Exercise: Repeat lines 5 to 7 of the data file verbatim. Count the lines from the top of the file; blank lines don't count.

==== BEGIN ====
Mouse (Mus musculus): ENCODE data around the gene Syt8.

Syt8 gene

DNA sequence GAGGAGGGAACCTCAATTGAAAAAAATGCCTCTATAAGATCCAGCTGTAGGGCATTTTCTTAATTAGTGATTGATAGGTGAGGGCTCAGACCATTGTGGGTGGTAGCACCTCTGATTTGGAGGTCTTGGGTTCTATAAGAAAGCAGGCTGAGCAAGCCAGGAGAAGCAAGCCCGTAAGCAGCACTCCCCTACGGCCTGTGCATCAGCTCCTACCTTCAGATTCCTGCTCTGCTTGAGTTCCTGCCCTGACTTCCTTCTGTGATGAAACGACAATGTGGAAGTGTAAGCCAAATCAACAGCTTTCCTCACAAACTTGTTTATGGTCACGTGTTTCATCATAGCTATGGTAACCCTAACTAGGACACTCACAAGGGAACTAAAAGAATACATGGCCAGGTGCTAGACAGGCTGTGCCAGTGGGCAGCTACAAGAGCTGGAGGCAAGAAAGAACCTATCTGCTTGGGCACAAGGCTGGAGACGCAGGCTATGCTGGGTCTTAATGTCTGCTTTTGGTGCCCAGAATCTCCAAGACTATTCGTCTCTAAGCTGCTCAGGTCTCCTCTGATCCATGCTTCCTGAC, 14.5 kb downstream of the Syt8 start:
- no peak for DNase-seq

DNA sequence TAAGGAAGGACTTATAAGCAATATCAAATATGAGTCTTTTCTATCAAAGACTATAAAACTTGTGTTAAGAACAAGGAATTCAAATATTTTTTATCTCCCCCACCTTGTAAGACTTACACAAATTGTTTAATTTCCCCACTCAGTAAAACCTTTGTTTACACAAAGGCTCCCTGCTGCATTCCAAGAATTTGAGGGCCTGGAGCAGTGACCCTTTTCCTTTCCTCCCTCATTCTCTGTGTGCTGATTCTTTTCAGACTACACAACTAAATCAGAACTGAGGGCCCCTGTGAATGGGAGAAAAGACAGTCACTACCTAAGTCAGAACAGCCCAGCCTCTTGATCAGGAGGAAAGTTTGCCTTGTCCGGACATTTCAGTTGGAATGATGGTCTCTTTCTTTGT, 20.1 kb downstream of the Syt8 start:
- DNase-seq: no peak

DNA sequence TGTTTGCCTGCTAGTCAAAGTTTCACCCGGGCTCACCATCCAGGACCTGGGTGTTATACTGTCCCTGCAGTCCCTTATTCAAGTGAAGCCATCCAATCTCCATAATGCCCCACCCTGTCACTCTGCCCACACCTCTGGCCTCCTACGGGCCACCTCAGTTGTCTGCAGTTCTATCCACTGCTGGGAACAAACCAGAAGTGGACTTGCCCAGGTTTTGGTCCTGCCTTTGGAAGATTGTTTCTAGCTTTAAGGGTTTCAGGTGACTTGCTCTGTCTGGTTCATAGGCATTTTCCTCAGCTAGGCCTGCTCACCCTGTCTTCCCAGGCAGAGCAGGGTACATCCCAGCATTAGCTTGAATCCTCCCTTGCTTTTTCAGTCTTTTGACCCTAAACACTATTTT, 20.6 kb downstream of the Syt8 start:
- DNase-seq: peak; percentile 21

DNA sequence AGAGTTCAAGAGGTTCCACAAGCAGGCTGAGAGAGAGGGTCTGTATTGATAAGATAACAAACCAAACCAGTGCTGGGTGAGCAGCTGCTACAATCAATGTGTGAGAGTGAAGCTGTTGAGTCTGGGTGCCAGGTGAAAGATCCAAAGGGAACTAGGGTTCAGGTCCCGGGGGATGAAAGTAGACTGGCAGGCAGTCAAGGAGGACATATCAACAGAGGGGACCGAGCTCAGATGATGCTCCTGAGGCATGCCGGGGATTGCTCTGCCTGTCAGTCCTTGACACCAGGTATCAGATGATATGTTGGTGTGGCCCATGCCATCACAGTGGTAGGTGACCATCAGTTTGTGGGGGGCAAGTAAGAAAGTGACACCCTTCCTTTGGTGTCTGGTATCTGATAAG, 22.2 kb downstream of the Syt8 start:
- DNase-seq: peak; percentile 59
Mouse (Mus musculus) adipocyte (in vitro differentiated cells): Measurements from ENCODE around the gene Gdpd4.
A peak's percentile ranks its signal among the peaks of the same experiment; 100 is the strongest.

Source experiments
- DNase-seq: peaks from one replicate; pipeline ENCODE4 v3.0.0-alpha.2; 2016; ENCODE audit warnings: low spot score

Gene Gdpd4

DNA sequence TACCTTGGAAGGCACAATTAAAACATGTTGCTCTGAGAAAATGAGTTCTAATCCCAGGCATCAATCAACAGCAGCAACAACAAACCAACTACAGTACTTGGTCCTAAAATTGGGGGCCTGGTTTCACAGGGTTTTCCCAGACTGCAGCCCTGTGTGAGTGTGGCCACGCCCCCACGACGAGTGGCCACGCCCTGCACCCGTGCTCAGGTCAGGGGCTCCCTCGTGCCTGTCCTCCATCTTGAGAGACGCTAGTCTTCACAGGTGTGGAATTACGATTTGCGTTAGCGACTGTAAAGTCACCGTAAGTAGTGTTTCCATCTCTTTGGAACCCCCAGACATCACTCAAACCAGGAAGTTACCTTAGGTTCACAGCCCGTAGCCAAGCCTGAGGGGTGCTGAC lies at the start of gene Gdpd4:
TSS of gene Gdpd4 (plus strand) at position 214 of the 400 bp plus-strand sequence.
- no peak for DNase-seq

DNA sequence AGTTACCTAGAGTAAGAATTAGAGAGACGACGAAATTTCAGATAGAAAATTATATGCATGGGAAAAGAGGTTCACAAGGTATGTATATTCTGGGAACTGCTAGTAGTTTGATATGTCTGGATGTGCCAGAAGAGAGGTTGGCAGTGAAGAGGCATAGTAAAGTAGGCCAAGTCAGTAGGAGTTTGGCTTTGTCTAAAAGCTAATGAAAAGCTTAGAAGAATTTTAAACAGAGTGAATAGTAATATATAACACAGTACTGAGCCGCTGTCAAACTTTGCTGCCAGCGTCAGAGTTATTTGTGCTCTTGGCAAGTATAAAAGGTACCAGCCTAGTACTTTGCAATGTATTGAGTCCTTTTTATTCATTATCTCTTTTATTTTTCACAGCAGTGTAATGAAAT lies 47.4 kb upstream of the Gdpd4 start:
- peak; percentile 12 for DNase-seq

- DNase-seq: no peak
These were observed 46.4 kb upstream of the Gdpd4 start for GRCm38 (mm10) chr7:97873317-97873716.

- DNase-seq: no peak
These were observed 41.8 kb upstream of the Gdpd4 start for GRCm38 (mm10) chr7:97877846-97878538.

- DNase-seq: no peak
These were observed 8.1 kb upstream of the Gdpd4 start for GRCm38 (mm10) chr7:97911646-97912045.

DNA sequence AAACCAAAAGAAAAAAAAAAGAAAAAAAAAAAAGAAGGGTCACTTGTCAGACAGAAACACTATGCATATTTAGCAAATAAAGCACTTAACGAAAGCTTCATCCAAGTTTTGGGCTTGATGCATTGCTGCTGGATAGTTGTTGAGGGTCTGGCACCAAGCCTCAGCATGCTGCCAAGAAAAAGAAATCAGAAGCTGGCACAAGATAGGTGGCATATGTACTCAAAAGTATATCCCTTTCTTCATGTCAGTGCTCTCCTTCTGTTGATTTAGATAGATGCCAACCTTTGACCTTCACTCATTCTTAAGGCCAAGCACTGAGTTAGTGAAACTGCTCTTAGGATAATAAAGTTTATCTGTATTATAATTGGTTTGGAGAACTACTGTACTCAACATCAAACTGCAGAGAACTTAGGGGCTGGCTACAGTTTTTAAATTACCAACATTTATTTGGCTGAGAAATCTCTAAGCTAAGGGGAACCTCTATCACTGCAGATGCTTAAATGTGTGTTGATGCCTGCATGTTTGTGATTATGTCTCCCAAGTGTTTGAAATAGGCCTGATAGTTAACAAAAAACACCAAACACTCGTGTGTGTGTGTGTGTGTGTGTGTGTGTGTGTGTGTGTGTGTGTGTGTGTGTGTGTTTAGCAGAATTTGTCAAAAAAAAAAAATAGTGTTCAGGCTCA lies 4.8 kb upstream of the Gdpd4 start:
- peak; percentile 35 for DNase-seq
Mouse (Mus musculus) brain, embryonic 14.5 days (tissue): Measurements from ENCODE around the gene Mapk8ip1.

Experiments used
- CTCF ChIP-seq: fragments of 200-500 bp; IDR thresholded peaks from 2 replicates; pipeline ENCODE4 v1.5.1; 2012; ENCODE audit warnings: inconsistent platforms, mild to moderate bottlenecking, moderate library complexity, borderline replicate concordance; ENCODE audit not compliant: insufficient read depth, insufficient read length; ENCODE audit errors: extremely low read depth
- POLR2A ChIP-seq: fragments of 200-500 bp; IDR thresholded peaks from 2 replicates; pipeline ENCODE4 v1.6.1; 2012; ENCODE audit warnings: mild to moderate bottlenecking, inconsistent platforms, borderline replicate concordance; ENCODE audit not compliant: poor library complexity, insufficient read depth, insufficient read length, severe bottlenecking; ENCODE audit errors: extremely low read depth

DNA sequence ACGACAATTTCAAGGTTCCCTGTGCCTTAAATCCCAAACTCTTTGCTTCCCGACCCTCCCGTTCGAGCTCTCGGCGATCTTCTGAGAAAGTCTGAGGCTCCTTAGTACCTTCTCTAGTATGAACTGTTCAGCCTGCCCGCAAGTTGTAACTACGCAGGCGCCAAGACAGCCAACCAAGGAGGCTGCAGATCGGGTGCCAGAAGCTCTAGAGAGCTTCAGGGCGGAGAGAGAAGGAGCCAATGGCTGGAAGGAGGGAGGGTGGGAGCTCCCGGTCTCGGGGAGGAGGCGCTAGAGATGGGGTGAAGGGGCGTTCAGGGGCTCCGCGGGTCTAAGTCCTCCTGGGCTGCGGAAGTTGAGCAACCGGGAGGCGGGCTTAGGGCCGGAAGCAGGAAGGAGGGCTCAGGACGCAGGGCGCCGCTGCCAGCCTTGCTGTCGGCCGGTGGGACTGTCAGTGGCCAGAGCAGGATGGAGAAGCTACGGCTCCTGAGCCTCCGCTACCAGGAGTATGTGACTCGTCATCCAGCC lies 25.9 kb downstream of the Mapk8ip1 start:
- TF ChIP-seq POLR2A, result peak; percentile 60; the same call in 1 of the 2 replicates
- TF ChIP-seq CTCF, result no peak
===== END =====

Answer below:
DNA sequence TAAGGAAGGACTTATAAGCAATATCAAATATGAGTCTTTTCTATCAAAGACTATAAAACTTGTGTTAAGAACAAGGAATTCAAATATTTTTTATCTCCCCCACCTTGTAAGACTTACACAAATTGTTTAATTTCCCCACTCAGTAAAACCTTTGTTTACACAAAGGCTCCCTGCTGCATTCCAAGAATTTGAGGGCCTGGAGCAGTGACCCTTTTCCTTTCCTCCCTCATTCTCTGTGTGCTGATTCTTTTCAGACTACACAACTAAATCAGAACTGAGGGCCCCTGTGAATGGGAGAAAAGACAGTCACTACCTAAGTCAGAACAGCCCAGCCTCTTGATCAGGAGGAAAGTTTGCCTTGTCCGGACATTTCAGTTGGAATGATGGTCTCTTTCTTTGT, 20.1 kb downstream of the Syt8 start:
- DNase-seq: no peak

DNA sequence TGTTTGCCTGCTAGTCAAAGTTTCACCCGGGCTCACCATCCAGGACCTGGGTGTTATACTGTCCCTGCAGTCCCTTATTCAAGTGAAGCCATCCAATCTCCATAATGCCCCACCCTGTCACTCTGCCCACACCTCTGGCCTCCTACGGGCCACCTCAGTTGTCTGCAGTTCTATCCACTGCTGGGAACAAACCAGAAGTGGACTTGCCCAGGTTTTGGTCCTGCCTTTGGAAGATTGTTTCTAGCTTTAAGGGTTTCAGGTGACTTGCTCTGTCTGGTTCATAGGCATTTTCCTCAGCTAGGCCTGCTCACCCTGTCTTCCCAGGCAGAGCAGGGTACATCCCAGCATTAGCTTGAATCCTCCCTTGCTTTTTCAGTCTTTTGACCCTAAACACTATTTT, 20.6 kb downstream of the Syt8 start: